I am warning you in advance that this post will not be cohesive. It’s not a disclaimer, as I have a toddler and feel as though that is disclaimer enough, but I have been shut off from most adult conversations for going on two years now and when I have something to say, it generally means I have 30 somethings to say, that I have thought of/ruminated on/beaten to death in my head a thousand times over already, while watching Cinderella for the umpteenth time.
I teeter in between tears of joy and tears of angst and boredom every day. Every freaking day. Who ever coined the term stay-at-home Mom must have had a brilliant Nanny and Housekeeper. I am never home. My adventure girl would never be confined to four walls, day in and day out. Which means we are outside in the rain, sleet and snow- traipsing about in boots and parkas, running circles throughout the mall, teasing the freezing animals at the zoo. I am lucky to see the inside of my living room during the solitary, sacred nap time hour. Forget the sweet and comforting yellow of my bedroom. Since Ellie’s sleeping patterns now insist that she stay in her big girl bed for only a few hours before requiring the crook of an adult’s arm in the big, guest room bed, my own room has grown dusty and pathetic with neglect.
Yes, she’s still not sleeping.
Yes, after a few hours, she sleeps with one of us.
Someone asked me the other day if we would consider ourselves, “Attachment” parents. Here we go with the labeling again. Don’t parents have enough to deal with, now we have to make sure we’re articulate in the parenting pedagogy we subscribe to? I feel like this is an American thing. There must be a measurable hierarchy for anything with value, therefore one must exist for child- rearers. Ew.
Before I have a stream of dedicated, baby-wearing Attachment parents attacking the blog- I love you and all that you’re about! If you and your kid decided that you want to continue to nurse until he’s old enough to read Oliver Twist on his own, that is completely within your right in your own parent/child relationship to do so. I wore my baby everywhere until she pushed her independent self away from my body, craning to see the world beyond the brown stretch of the Moby. I still lay down with her at night because she needs it. I have no issues with the stances attachment parents make as long as they do it after assessing their own child’s personal needs. My problem is with the label- not the method.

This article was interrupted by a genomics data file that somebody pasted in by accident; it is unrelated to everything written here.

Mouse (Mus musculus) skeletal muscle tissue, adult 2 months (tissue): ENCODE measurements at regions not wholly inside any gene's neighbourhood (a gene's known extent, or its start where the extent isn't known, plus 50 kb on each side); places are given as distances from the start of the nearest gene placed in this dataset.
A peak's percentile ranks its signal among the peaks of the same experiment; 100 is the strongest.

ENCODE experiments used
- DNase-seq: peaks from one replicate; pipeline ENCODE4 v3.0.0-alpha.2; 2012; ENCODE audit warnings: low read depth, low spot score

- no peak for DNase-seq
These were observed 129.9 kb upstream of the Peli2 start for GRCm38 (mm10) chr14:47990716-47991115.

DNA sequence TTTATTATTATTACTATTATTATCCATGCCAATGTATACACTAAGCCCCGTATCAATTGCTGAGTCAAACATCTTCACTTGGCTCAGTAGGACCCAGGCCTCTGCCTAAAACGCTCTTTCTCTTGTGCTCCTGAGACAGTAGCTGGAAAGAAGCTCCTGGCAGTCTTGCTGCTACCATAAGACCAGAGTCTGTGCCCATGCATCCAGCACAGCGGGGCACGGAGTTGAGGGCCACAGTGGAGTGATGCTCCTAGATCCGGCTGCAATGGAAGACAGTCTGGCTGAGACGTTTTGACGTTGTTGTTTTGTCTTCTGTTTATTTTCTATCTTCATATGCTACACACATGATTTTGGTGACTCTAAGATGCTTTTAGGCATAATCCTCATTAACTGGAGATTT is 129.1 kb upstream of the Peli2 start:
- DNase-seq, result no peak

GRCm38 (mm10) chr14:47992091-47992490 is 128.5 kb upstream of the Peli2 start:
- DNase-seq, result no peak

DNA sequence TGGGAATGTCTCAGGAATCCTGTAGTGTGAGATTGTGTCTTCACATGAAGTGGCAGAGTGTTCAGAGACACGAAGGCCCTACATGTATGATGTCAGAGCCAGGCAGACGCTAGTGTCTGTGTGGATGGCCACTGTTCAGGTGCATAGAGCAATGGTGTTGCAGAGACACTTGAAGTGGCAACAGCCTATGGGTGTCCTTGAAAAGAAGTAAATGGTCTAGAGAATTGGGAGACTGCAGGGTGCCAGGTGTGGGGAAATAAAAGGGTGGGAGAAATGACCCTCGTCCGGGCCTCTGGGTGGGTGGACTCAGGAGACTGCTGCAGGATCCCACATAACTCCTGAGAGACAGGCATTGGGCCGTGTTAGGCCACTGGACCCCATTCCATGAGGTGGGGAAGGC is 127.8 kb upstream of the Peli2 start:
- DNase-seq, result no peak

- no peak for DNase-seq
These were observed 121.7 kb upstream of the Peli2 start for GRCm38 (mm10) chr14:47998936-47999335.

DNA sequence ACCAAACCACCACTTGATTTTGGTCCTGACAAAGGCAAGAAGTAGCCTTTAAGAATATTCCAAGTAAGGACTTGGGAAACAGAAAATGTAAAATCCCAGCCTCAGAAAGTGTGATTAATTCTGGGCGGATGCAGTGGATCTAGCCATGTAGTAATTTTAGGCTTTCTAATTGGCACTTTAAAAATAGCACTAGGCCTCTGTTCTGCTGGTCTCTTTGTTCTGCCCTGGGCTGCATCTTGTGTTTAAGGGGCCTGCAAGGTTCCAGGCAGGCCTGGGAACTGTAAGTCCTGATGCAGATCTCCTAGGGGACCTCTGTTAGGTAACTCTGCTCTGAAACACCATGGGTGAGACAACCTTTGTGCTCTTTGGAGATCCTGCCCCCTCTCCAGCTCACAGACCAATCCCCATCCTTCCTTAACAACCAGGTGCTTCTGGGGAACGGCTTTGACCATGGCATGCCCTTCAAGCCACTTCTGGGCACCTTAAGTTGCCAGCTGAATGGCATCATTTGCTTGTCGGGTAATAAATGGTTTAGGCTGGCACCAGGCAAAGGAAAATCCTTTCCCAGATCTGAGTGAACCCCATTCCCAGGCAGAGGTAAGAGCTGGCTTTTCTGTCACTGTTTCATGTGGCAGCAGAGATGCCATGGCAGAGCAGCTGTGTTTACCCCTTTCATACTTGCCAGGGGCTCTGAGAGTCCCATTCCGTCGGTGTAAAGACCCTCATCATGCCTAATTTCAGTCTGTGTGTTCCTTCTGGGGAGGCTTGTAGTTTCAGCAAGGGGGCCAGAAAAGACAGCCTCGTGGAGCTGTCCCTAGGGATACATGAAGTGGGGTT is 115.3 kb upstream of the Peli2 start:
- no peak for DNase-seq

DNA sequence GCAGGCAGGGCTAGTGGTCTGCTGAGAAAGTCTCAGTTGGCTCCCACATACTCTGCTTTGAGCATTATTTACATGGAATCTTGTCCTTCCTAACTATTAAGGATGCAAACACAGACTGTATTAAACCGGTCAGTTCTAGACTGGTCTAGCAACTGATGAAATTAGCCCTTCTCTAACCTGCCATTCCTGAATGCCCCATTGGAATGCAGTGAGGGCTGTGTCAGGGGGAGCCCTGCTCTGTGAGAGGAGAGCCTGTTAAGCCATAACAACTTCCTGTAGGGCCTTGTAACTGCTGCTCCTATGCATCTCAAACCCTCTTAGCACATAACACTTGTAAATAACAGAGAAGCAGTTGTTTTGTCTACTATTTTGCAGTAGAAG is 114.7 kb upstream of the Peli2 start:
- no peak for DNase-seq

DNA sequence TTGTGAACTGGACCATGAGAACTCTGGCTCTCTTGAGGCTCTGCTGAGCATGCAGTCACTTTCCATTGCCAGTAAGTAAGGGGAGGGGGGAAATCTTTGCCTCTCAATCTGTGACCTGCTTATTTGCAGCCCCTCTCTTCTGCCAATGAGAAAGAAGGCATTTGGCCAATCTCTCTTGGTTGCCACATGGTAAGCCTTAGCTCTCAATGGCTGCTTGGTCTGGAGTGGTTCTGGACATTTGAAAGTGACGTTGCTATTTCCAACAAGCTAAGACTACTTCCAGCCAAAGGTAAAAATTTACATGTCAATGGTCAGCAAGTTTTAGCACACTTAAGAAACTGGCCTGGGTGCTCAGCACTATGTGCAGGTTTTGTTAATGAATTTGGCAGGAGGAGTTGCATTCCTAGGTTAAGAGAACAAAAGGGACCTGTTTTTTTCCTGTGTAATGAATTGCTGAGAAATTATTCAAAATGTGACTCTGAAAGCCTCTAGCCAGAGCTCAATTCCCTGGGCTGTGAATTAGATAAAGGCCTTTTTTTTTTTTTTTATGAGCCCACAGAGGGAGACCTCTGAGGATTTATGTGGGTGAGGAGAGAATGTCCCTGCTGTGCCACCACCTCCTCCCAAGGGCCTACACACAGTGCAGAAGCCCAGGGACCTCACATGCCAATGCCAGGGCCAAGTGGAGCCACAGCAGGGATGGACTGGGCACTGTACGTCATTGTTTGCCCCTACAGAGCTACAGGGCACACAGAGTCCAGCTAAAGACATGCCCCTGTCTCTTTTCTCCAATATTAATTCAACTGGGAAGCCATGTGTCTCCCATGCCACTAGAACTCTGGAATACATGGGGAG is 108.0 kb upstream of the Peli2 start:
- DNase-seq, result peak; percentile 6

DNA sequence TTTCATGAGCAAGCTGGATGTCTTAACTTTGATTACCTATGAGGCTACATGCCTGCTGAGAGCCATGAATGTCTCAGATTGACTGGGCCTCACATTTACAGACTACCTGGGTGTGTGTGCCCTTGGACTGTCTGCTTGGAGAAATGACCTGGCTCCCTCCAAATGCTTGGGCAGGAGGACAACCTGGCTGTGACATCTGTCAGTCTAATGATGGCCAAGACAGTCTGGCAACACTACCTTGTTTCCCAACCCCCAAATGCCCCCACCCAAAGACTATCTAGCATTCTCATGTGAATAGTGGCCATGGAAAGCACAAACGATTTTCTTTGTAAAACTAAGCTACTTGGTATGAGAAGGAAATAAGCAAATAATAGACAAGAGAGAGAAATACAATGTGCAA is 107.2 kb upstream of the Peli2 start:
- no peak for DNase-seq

I am not an attachment parent. I am Ellie’s parent. I am going to do whatever brings out the most potential in her. Whatever inspires the most bravery, the most growth, the most cognitive responses. I don’t lay down with her and comfort her because I think every child needs that- they don’t. I do it because SHE needs it. I don’t respond to her every demand, because she is a child and it’s my responsibility to teach her patience, authority and obedience. Her little intellectual brain is capable of manipulation, coercion and deception. I trust, that as her parent, I am able to tell the difference between those tactics and genuine fear, angst and loneliness and respond accordingly, with grace and with love.
I met with Sister Sunshine today. She doesn’t know I call her that, but it’s so fitting. Do you know one of those people who see God’s glory and wonder in everything? I’ve met a few people who fake it, and they’re really annoying.
Oh what a beeeeooooootiful sunset! Isn’t God marrrrrrrrrrvelous?????
Sister Sunshine’s not like that at all. She sees the beauty of ordinary things, and then makes you see them too- especially when you don’t want to. Where you see darkness, she sees God waiting in a big room, full of your friends, ready to flick on the light and surprise you with a party. Where you see fear and failure, she sees a deep, green pasture ripe for growth. Where you see loss, she sees God pruning the garden for a bigger, more beautiful rose bush. She’s got grown kids, and years of ministry experience so she’s not scared off by my three day old mascara or my kid smearing cream cheese on her black cape. I always feel better after coffee with Sister Sunshine, and for a little while afterward, I’m able to see things the way she does, too. As God does, I’m sure. How pains and trials are never over-whelming because God is here. How I don’t have to feel lost in the sea of labels- Attachment parenting, SAHM, working Mom, Can’t-keep-it-together-long-enough-to-order-a-pizza Mom- because God gave me the only label I will ever need.
Now, that’s something I can subscribe to.